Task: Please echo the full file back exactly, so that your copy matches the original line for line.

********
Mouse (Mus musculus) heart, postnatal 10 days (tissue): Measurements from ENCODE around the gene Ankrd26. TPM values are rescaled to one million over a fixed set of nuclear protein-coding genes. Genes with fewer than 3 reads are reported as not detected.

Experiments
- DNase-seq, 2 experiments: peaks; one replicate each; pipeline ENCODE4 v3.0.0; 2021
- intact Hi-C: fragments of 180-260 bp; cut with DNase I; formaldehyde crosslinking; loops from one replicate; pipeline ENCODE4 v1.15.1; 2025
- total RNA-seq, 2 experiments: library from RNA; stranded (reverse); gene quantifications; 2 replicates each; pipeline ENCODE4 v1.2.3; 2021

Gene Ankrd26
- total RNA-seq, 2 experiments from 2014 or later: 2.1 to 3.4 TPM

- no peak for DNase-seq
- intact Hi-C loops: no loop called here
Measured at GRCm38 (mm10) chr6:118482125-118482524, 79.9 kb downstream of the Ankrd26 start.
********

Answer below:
Mouse (Mus musculus) heart, postnatal 10 days (tissue): Measurements from ENCODE around the gene Ankrd26. TPM values are rescaled to one million over a fixed set of nuclear protein-coding genes. Genes with fewer than 3 reads are reported as not detected.

Experiments
- DNase-seq, 2 experiments: peaks; one replicate each; pipeline ENCODE4 v3.0.0; 2021
- intact Hi-C: fragments of 180-260 bp; cut with DNase I; formaldehyde crosslinking; loops from one replicate; pipeline ENCODE4 v1.15.1; 2025
- total RNA-seq, 2 experiments: library from RNA; stranded (reverse); gene quantifications; 2 replicates each; pipeline ENCODE4 v1.2.3; 2021

Gene Ankrd26
- total RNA-seq, 2 experiments from 2014 or later: 2.1 to 3.4 TPM

- no peak for DNase-seq
- intact Hi-C loops: no loop called here
Measured at GRCm38 (mm10) chr6:118482125-118482524, 79.9 kb downstream of the Ankrd26 start.